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Orchestral Works 1
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Audio CD, 4 September 2020
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- Package Dimensions : 14.4 x 12.8 x 1 cm; 120 Grams
- Manufacturer : Capriccio
- Original Release Date : 2020
- Label : Capriccio
- ASIN : B089CKB5YM
- Number of discs : 1
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It simply cannot be gauged what music has lost with him (Gustav Mahler) Hans Rott was a composer from Gustav Mahlers time who had been unknown or known only by name even to most pundits. Many people have expressed the opinion, perhaps justifiably, that only his tragic fate prevented him from going down in the annals of music as Mahlers equal and establishing a permanent position in the repertoire. A member of Bruckners circle within the music scene in Vienna, he developed a pronounced antipathy towards Johannes Brahms. In view of many of his works, it is difficult to comprehend that during Rotts lifetime presumably not one of them was performed in public, but that only presentations took place under the aegis of internal conservatory events. With these recordings Capriccio attend to fill the gap with his (some of them reconstructed) orchestral works and document these fascinating worlds of music for the eternity.
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I am minded to repeat a favourite anecdote: Max Steiner and Erich Wolfgang Korngold, both exiled Viennese born composers of Jewish background adding glorious uber-Romantic music to Hollywood Epics in the 30s, 40s and 50s were having coffee in the Warner Bros refectory, when Steiner asked “ Have you noticed, Erich, that since we came to Hollywood my music is getting better and better, and yours worse and worse?”, to which Korngold replied “ That is because I am stealing from you, and you are stealing from me!”
I admit that the parallel with this collection is not entirely accurate, but there is always a lot of additional pleasure to be derived from recordings of Rott’s music in spotting who stole what from whom! (I use the word “stole” advisedly-“borrowed” or “employed” might be more apt.)
This is a gloriously enjoyable collection highlighting again just how much of what we once thought of as the unique sound world of Mahler emanated from Rott, and in these selections just how heavily Rott was influenced by Bruckner, Schumann-and Wagner (a LOT of Wagner)!
Some of the music has appeared previously, usually as a filler to the Symphony, but the reconstruction of Hamlet appears for the first time. It is heavily reliant on the structure and sonority of Bruckner, and is a fine stirring piece.
The Suite in B Flat Minor is new also and here we find a familiar theme utilised by Mahler in the First Symphony-the opening motto in fact of the Suite is “copied” literally note by note. The Julius Caesar Prelude and Pastorale have been recorded by Weigle and Dennis Russel Davies, but the performances by the world class Gurzenich Orchestra and outstanding recording by Capriccio-rich, warm and detailed-propel these works to a higher category.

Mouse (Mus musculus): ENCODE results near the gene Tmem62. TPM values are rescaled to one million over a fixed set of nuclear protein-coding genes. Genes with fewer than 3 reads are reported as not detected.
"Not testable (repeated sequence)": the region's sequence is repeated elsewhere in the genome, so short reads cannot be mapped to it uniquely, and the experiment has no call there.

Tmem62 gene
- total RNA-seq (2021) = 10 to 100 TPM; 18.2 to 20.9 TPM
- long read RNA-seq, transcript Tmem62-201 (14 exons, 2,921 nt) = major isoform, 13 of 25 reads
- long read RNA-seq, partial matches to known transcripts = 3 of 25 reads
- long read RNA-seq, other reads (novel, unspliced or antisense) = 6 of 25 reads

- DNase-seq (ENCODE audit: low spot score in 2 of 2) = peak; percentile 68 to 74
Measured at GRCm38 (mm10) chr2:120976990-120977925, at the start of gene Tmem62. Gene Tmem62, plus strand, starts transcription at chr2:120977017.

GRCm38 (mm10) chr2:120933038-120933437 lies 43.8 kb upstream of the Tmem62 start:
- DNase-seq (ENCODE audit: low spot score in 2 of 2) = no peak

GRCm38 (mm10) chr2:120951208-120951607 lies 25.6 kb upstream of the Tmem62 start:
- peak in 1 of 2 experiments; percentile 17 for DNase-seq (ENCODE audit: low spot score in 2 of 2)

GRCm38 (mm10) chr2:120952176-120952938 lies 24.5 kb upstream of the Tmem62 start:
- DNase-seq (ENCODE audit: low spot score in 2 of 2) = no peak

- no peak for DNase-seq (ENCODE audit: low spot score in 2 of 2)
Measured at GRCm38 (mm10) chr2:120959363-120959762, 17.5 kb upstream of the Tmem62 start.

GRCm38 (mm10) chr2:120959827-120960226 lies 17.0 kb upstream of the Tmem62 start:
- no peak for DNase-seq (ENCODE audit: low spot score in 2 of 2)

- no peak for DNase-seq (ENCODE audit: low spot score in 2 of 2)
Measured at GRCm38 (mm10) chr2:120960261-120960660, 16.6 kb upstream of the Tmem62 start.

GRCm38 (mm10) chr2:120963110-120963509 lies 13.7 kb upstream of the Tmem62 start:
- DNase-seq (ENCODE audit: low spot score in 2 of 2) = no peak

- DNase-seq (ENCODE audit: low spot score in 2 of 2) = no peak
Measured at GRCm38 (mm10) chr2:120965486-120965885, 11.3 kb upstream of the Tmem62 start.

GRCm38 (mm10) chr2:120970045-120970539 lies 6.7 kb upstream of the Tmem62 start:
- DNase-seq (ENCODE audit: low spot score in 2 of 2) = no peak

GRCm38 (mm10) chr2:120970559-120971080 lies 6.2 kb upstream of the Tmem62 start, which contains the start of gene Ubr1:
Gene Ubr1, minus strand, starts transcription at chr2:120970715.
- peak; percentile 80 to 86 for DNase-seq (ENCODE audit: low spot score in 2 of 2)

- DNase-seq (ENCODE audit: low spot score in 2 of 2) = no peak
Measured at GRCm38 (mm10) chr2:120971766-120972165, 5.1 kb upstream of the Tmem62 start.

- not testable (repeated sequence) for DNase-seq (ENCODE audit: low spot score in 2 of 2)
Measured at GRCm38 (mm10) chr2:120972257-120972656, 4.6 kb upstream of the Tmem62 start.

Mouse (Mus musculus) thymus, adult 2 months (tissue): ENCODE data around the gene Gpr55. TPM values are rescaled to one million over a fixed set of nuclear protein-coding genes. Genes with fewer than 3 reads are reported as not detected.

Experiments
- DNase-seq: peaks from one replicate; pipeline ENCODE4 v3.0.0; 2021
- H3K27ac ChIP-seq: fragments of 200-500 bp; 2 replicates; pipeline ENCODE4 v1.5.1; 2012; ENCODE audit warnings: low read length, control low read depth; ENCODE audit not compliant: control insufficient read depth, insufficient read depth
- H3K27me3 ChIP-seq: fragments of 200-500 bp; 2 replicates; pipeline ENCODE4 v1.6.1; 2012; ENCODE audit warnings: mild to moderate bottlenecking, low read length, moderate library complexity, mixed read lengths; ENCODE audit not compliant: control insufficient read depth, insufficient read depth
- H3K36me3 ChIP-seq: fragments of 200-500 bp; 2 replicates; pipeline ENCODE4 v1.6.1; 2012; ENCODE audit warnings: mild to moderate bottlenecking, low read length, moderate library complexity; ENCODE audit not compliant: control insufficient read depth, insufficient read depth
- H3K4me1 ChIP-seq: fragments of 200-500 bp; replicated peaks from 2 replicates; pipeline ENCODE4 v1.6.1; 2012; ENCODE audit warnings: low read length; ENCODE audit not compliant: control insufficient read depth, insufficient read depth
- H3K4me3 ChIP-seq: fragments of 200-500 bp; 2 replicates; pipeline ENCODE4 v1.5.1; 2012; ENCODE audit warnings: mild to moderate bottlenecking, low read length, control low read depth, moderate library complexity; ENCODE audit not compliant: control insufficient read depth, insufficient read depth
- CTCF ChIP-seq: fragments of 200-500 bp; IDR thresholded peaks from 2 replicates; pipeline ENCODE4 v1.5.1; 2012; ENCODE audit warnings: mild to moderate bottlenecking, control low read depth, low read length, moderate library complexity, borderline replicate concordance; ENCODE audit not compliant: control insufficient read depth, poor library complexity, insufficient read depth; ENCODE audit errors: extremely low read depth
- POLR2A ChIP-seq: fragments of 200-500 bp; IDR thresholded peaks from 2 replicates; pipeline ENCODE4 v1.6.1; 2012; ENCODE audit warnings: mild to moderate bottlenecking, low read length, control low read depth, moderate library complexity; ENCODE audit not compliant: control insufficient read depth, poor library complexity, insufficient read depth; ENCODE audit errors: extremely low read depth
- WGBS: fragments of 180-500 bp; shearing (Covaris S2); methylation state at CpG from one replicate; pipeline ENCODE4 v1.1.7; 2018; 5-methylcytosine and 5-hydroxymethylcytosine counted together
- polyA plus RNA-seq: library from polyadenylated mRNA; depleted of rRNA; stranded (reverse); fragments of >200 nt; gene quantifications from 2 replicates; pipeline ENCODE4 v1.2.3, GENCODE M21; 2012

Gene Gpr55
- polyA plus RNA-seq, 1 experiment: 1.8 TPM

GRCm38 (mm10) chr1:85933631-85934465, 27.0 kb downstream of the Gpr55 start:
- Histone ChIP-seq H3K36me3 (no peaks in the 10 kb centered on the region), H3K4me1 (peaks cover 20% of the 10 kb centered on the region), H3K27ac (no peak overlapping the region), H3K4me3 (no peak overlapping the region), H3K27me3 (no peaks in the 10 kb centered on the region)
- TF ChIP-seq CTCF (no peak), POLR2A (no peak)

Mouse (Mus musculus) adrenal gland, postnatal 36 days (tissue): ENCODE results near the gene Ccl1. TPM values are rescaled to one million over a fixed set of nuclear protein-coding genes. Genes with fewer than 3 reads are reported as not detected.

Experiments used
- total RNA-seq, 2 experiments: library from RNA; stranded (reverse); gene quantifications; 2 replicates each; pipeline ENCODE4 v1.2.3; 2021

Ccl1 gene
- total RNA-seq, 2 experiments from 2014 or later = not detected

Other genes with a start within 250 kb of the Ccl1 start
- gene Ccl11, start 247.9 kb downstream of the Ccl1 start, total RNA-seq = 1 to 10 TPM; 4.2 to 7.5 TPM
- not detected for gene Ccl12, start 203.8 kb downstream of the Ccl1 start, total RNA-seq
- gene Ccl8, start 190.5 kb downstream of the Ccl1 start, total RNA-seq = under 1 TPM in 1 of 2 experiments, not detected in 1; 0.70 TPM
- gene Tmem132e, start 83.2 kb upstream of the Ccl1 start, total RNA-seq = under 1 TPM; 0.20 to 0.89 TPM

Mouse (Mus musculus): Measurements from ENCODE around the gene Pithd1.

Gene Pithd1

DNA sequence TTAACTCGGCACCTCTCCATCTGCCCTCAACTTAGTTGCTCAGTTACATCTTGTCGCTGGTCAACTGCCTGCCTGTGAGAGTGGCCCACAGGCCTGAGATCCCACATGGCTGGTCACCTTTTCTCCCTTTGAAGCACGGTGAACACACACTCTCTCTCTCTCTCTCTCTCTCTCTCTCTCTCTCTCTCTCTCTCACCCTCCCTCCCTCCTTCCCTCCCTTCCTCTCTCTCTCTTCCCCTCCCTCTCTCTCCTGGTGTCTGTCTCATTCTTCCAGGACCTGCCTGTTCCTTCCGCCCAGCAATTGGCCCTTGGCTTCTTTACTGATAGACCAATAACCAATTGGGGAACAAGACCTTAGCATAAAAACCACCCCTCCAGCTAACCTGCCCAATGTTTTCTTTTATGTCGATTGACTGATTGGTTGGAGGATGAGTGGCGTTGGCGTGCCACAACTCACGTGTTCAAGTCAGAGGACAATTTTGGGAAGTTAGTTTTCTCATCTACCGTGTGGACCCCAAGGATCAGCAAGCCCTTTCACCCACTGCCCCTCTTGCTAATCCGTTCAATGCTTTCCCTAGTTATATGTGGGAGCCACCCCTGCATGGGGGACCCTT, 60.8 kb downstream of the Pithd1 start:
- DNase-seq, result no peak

The highlight for me is the Pastorale, at 14 minutes the most substantial work which echoes the Forest Murmurs from Siegfried, the Third Symphony of Bruckner (well, almost ANY Bruckner Symphony) and in which the opening movement of Mahler One is brought to mind time and again.
I have nothing but admiration for the conducting of Christopher Ward, a young English musician whose pedigree includes sometime musical assistant to Rattle and the BPO and who has recently been appointed Music Director in Aachen, a post which has been a springboard to great things in the past ( there was one famous instance-Albert von Caravan or some such?), and in popping down the road to Koeln he demonstrates an ability to elicit sumptuous playing from the Gurzenich musicians, and complete sympathy with and understanding of Rott’s musical sound world.
In another idiom, Picasso reputedly stated that good artists copy, great artists steal! Applying that to music would suggest that both Rott and Mahler were great artists indeed-and I would not quibble with that view.
As ever when reviewing compositions by Rott I want to stress that music is intensely enjoyable in its own right, not just as a “spot the hidden melody” game, and if you are already a convert this disc is de rigueur, even if you have previous recordings of some of the works.
If you are entirely new to Rott’s music and if you love the late Romantic idiom as I do, you will be delighted with the music (yes, there are clunky passages-but cf. Bruckner and Mahler!) and the performances and recording are exemplary.
This is described as Volume One-I hope that success enables further volumes which will inevitably include the Symphony where the best recordings are currently led by Jarvi/Frankfurt and Trinks/Mozarteum-though Albrecht/Munich offers the best value and in truth ALL the available recordings are very fine and offer different insights.
This collection-unmissable and 5 Glorious Stars. Stewart Crowe.